Novels by Elaina John
State of Restraint
State of Assertion
I thought fleeing the United States and leaving everything I’d ever known was the hardest thing I’d have to do.
That honor was reserved for carpentry.
The metal head of the hammer slammed against my thumb and I bit back a curse, remembering where I was.
“Darn it,” I said instead.
Pastor Joyce took the hammer and smiled. “Oh, Melissa,” she stated with amused exasperation. This was the second time today my measly carpentry skills led to bodily harm and the umpteenth time over the last month and a half. “Building houses is not easy.”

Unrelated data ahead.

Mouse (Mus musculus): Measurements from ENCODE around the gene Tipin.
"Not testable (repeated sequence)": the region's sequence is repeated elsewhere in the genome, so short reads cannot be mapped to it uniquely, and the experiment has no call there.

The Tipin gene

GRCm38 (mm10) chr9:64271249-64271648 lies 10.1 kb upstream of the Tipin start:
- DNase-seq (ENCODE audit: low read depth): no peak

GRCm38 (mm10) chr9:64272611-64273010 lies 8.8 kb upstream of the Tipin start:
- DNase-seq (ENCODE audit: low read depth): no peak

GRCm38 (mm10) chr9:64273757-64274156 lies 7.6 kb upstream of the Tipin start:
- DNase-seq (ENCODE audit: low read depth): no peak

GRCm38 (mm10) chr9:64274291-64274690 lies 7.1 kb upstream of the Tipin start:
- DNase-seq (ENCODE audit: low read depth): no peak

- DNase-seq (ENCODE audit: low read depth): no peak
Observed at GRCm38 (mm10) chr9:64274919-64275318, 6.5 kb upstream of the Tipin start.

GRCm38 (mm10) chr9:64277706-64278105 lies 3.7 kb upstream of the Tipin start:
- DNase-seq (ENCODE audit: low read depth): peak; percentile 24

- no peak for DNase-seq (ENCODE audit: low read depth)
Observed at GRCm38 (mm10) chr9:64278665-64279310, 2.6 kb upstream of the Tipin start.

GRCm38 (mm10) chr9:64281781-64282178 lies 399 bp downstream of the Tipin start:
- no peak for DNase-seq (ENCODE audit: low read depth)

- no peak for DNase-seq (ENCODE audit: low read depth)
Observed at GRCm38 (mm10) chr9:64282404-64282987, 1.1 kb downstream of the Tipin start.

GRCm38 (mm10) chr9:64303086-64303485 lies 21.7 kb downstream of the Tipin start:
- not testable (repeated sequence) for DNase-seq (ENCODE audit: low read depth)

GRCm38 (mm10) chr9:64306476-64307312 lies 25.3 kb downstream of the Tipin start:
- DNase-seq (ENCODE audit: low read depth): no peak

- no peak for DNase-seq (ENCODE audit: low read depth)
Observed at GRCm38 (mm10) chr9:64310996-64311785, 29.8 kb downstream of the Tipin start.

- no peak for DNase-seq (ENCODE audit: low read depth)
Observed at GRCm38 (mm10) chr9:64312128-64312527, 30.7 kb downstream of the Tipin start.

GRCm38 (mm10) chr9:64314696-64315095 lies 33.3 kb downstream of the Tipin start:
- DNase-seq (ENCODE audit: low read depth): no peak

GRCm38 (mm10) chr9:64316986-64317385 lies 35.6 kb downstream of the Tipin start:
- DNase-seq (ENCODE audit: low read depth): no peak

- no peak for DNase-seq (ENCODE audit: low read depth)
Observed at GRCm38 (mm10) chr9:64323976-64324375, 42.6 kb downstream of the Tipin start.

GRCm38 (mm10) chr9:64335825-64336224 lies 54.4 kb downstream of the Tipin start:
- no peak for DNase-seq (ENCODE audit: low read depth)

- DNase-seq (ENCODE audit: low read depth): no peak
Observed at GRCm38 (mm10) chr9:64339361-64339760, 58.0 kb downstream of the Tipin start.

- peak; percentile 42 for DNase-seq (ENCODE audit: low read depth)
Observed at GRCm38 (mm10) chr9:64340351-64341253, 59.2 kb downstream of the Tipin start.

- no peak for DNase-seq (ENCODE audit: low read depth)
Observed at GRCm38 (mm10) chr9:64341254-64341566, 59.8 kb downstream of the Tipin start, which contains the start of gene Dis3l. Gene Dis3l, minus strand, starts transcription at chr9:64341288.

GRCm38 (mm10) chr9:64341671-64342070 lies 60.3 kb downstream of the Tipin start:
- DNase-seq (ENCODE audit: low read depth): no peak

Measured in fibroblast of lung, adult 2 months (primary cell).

I tried to shake the pain away. “You’re telling me.”
“A sore thumb is minor compared to the blessing that we’re giving an otherwise homeless family. It makes our missionary work worth it.”
I smiled, wincing only slightly at the word missionary and where life had taken me. Not that I did not believe wholeheartedly in building houses for the less fortunate and the work of God, but it just made the charade of my life that much more distinct.
I looked around at the kindhearted, generous folks lending their time and halting their lives to do a good deed. Many of these men and women quit jobs, left families and so much more because they felt it in their hearts to help those less fortunate.